I read about a study recently, taken over a number of years involving about 30,000 people which focused on whether you were more likely to speak to a friend or a stranger when you are happy or unhappy. What intrigued me about the study was the findings were a lot more negative about interacting with strangers than has been my experience. 

     Now I need to stop here and make it clear I am not advocating wandering up to some random person and sharing your life.  I know that confiding or speaking to strangers isn’t always a good idea or necessarily even safe. And I am very careful about my personal security. With that in mind, let’s go back to the study and then I will share how talking with (selected) strangers has been so positive for me. 

     What surprised me about this study (published in Psychological science in July this year), was it concluded if you’re feeling happy, you are more likely to make conversation with a stranger. If you are less happy, you are more likely to confide their problems to a friend. I know that doesn’t sound particularly groundbreaking but the twist is the study found there was a connection between interacting with a stranger which made someone less happy and as a result they would turn to their friends to make them happier.  What I found fascinating was the implied idea that speaking to strangers usually made you less happy.

I first learned to reflect on the different reactions between friends and strangers when I was diagnosed with breast cancer. After talking through treatment options and practical issues, my specialist warned me that people would avoid me in the street once they knew I had cancer. I thought this was quite a bizarre statement and asked my specialist to explain He just shrugged and said people would avoid me because they wouldn’t know what to say once they knew I had cancer. 

       Clearly my ego was in control, when I mentally dismissed his advice and thought this must happen to other people because I didn’t know anyone who would do that. Of course, pride comes before a fall.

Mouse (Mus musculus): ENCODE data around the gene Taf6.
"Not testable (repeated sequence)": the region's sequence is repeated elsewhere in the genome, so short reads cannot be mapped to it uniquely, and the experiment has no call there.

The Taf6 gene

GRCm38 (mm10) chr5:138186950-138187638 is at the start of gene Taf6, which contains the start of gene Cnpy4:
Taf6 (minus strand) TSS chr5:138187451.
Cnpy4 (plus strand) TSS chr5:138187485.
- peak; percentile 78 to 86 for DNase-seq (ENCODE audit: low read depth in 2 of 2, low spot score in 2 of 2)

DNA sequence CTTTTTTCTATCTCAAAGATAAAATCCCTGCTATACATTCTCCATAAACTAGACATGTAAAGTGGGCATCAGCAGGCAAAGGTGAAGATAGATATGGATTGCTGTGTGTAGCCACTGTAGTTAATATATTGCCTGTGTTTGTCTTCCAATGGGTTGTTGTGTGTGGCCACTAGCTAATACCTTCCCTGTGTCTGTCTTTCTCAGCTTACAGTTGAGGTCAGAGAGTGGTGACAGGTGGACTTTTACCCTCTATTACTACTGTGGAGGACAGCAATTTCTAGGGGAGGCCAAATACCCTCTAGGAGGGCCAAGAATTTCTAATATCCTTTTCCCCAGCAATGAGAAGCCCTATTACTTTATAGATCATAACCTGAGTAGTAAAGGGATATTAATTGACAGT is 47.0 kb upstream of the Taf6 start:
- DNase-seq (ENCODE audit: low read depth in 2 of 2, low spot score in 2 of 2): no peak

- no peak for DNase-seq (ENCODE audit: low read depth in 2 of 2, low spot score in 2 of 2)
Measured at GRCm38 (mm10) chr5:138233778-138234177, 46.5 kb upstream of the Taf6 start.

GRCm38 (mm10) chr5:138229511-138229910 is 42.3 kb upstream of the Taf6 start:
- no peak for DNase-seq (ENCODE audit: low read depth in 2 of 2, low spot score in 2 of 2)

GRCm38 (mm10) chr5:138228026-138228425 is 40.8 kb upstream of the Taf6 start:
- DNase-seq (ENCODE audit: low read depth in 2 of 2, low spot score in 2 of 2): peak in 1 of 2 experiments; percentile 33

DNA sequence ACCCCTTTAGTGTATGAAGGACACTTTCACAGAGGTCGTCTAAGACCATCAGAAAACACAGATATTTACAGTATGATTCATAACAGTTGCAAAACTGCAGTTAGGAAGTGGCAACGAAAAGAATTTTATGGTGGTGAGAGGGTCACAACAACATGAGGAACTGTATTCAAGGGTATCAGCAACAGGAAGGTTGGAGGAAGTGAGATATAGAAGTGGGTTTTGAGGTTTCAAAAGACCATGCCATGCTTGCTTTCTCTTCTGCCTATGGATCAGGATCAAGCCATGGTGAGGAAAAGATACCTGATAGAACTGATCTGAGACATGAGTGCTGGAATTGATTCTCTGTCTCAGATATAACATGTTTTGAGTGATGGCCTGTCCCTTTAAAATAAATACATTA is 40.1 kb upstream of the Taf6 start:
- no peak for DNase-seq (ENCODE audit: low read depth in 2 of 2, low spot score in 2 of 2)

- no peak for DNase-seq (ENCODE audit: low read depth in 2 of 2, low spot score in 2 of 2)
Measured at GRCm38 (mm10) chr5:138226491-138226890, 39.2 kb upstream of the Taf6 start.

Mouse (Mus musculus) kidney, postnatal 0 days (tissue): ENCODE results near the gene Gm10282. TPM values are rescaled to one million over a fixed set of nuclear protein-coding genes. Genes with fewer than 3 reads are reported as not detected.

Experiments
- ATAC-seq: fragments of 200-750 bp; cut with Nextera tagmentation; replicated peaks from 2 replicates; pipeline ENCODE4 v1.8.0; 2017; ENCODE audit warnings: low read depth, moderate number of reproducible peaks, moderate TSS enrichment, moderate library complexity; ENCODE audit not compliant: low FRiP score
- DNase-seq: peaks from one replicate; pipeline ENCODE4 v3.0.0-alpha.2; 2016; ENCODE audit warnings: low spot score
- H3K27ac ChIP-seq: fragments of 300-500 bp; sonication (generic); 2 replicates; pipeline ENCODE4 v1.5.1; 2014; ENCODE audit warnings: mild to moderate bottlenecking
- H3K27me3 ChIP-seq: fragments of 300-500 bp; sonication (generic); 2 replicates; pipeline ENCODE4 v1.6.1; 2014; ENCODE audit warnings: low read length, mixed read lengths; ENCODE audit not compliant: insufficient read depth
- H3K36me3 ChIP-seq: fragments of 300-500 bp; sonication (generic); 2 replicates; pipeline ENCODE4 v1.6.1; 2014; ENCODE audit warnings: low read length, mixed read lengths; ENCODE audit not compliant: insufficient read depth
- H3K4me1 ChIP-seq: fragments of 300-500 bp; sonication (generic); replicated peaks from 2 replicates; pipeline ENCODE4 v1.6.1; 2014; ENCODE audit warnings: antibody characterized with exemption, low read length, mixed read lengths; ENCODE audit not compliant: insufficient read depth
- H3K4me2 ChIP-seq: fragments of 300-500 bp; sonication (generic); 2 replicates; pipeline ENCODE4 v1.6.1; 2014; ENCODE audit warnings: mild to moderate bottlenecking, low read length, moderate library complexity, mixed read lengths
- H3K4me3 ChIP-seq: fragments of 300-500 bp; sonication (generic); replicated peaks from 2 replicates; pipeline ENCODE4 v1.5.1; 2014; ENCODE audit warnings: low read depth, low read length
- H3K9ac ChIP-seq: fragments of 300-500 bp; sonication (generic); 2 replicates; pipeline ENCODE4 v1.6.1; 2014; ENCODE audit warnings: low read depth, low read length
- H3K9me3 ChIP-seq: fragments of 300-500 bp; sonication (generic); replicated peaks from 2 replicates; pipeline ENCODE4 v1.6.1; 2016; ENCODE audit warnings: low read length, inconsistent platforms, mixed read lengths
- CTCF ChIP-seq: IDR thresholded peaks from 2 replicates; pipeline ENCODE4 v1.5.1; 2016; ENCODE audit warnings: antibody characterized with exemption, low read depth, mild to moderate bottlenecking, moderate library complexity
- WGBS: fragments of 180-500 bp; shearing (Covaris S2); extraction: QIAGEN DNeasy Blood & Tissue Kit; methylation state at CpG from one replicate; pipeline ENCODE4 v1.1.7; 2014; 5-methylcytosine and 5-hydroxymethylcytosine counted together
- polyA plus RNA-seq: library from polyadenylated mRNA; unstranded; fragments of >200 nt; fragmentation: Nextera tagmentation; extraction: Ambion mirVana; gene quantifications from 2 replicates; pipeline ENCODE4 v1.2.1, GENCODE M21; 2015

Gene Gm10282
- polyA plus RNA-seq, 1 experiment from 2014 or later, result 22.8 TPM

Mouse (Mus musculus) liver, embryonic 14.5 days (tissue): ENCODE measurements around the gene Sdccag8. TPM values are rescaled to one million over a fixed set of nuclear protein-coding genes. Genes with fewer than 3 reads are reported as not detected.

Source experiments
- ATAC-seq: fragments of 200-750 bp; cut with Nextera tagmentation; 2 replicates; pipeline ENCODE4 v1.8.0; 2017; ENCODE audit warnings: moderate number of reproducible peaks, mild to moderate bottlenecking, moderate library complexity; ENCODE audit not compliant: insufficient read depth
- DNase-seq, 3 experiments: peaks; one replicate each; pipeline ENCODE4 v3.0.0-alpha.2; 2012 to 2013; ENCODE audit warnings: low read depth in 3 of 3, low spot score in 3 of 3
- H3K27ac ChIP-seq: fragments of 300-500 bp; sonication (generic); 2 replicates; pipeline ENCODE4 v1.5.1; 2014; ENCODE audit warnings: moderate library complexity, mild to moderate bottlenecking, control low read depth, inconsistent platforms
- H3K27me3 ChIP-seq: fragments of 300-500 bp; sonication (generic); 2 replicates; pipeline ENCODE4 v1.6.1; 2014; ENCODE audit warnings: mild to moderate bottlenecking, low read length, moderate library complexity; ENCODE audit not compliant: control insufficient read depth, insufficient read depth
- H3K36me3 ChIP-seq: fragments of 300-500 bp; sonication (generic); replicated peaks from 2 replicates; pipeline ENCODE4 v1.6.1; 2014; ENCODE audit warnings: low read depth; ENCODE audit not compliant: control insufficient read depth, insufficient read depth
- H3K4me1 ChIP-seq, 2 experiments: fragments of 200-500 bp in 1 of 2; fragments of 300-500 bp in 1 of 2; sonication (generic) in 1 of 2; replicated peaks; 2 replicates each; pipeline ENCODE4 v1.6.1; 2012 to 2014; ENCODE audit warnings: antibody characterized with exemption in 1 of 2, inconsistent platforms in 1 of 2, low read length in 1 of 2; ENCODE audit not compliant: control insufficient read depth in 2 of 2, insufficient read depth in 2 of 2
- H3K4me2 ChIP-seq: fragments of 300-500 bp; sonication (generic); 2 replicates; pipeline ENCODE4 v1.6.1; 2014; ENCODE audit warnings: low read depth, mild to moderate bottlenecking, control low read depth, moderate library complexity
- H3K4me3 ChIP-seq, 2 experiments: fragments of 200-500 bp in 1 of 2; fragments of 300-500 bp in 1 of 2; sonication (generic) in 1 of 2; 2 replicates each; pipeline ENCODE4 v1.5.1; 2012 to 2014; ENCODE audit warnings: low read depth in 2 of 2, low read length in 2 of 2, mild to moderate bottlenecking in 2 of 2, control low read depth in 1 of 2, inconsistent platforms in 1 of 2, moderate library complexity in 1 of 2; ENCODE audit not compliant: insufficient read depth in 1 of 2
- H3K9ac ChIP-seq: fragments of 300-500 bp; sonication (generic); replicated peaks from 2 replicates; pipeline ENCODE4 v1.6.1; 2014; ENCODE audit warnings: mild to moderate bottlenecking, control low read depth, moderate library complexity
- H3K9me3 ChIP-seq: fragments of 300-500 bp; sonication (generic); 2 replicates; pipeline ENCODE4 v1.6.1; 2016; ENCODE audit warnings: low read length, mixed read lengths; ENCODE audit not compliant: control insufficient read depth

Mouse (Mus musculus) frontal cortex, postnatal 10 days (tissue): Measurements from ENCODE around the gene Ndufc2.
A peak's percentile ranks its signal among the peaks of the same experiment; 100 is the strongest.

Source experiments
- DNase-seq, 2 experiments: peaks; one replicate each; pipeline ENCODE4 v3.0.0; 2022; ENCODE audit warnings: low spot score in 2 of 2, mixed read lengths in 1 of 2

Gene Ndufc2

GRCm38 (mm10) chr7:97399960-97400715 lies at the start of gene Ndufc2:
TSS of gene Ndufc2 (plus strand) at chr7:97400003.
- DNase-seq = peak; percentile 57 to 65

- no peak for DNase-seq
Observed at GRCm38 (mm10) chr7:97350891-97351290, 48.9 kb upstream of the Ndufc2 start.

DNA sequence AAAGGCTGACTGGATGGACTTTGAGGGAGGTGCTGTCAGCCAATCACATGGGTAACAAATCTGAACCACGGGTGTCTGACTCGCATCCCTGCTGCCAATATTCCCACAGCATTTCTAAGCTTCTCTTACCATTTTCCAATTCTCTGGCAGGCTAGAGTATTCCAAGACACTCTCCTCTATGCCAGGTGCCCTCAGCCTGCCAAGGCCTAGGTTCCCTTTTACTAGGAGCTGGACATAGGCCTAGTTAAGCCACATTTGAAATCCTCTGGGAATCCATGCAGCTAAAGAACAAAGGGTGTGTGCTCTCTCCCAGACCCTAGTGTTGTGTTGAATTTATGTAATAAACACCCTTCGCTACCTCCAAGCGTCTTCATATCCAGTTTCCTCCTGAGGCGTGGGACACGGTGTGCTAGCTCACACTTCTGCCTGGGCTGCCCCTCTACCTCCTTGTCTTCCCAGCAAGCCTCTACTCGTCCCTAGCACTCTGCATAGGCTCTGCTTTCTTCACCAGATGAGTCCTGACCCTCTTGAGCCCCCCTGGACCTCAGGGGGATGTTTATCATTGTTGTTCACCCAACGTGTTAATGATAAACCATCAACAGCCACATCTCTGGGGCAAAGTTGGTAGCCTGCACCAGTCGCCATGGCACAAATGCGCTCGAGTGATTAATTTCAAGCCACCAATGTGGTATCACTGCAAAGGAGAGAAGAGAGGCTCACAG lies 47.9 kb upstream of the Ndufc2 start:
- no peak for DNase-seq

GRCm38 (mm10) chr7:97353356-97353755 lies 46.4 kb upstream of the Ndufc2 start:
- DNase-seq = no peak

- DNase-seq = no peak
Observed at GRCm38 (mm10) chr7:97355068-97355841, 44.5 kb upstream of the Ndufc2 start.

Only a couple of days later I was picking up my daughter from childcare and was chatting to another mother, called Patricia. She used to arrive to collect her baby at roughly the same time as me, so we had fallen into a pattern of chatting as we arrived. This particular day, she commented I was looking tired and I told her I had just been diagnosed with breast cancer. She was a little astonished (as you would be at such dramatic news) but she said all the right things, then we parted ways to collect our babies and I didn’t see her again that day.

     The next day I arrived to collect my son and I saw Patricia just down the street getting out of her car. Patricia saw me, flinched and got back into her car pretending that she lost something. I immediately sent a silent apology to my specialist and made a mental note to apologise in person at my next appointment.  This wasn’t the only time that Patricia tried to avoid me. It got to a point where I actually saw her trotting away down the street in the opposite direction, desperate to avoid me as soon as she saw my car pull up. I can’t recall her ever speaking with ma again in the remaining two years my son was at that childcare centre. 

     This experience with Patricia made me reflect on who I could share personal information with and who I couldn’t.  At that point I could have decided to close up emotionally and only share with nearest and dearest but when you’re diagnosed with cancer, you do stop sweating a lot of the small stuff. I actually found myself with more courage to be vulnerable and in certain situations I did open up to strangers I felt comfortable with. And it was so valuable for me and didn’t diminish my happiness. 

     One incredible experience happened before I started chemotherapy.  I wanted to make sure I kept my time having chemotherapy separate from the rest of my life and I was worried if I wore my favorite fragrance when I had chemotherapy, I would associate that dark time with my favorite perfume.   I went to the department store, found a friendly looking sales assistant and described the kind of fragrance I wanted and asked her to select three options for me. 

She helpfully dashed away and sprayed three fragrances on pieces of cardboard for me to try and there was one I really liked. When I asked the name of the perfume, she replied that it was Poison by Dior. She looked a little surprise when I started to laugh. I explained that I found the name of the chosen fragrance a little ironic because I would be wearing it when I was being given a helpful poison called chemotherapy. The sales assistant looked at me and asked me was I scared or was I okay? Quite frankly, it was a far more sensible question that many of my friends had asked me so far. 

I explained to her that I was a little scared, but I was sure I would be able to pull through. I completed my purchase with an impromptu hug from the sales assistant and went on my way. I have never forgotten her kindness. 

In one of my podcast episodes I revealed my weird talent of meeting incredible people on planes and maybe this is another version of having amazing interactions with strangers.  I don’t believe that interacting with strangers automatically means you have a dent in our happiness as indicated in the study but maybe it’s all a matter of perspective. There are so many other times when I have shared a small piece of my day with someone I didn’t know and felt enriched. 

I treasure my friends but there is incredible support everywhere. 

If you dare to look.